• Are Paraben-Free Products Really Better?

    Paraben-free products are esteemed as better for you and the world- but are they really? My experience with some of the alternative preservatives out there is that they are much more irritating and sensitizing to the skin. Moreover, they do not have as good a track record of fighting of potentially harmful bacteria. A product without preservatives is just scary if you think of the damage a virus or bacteria can do to your skin health. Nevertheless, the use of parabens is still controversial. This week, the Scientific Committee on Consumer Safety (SCCS), an independent European safety committee, has released its opinion on the use of parabens as preservatives in cosmetics products. The SCCS concluded that the use of parabens in cosmetic products is safe as long as they are within the recommended concentration levels. Fortunately, these recommended levels are already reflective of the current use in the industry. However, not all parabens are created equal. And data regarding the safety concerns for human use is still lacking. So the SCCS also concluded that there isn’t enough data to recommend a safety level for some of the more seldom-used parabens, such as Isopropyl-, Isobutyl-, and Phenylparaben.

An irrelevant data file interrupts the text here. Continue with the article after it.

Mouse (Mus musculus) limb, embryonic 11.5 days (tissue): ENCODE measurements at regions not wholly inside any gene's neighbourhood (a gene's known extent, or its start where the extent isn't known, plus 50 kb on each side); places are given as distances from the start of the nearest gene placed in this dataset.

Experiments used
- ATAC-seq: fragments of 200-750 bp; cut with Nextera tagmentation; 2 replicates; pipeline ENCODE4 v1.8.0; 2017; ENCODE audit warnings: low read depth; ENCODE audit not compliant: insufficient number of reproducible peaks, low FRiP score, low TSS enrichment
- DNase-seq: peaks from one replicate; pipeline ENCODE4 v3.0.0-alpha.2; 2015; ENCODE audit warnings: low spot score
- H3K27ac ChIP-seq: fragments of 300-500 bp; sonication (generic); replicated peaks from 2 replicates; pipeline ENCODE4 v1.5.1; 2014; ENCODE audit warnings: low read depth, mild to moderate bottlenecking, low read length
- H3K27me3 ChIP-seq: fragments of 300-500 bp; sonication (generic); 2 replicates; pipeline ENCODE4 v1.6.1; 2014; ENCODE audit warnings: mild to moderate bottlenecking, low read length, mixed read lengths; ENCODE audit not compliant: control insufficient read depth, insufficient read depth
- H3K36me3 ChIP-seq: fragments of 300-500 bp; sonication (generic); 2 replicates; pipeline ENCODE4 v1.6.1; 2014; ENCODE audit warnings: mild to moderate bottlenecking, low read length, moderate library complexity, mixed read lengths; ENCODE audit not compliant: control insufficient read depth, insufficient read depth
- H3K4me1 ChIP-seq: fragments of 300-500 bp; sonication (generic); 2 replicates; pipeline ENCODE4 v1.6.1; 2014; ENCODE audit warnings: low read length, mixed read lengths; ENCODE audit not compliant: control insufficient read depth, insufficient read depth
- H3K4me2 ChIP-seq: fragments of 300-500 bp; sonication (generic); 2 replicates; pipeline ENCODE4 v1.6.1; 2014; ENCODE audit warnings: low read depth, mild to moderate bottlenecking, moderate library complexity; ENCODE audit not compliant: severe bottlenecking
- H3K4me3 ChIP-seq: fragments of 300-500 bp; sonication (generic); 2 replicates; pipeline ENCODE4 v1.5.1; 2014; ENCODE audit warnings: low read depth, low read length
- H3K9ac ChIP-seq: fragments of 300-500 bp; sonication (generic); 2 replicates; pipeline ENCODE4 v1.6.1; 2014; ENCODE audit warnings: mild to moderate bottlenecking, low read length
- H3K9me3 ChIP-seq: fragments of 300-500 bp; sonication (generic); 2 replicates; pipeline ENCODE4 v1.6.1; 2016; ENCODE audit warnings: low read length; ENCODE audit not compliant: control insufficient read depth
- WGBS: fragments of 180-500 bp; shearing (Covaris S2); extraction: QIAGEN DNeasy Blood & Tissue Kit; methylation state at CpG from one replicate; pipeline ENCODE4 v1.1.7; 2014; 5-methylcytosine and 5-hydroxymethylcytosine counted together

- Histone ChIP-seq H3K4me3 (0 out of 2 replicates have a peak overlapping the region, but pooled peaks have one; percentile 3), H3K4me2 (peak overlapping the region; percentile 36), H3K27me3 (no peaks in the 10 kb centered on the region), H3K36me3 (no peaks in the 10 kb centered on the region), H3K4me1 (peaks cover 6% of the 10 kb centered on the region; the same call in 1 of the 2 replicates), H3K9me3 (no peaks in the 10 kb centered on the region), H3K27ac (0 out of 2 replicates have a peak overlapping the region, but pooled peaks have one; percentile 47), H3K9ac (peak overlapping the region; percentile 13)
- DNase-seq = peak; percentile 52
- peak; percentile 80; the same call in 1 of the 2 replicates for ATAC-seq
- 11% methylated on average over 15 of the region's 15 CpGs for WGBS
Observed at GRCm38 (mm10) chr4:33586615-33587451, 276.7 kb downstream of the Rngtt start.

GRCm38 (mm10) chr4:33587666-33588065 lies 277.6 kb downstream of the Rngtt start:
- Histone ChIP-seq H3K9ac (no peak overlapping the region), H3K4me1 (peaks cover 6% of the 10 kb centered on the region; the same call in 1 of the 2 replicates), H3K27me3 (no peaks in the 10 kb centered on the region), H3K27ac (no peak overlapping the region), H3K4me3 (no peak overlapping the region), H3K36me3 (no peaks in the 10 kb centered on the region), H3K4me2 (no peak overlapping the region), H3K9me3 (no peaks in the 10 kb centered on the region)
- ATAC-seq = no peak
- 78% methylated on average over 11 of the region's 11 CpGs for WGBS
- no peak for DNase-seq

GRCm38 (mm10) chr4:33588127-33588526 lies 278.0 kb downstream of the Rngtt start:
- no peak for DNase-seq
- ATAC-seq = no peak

Another issue at hand is the interpretation of scientific data and extending it to everyday use human use. Slathering a pure paraben (or any other ingredient for that matter) topically on mice is simply not the same as a person sparingly using a product containing the same ingredient in a complex formulation at a much lower concentration. So the SCCS also concluded that there is a “lack of scientifically sound data on the pivotal link between dermal absorption in rats and humans,” meaning that some of the laboratory studies on animals cannot be interpreted for human use. Similarly, even though lab studies showed that rats could metabolize these compounds, “no clear demonstration is given” of metabolism into the metabolite PHBA in human skin. Overall, the views of this committee conclude that the use of parabens in cosmetic products at the maximum authorized concentrations can be considered safe.

    Read the report here

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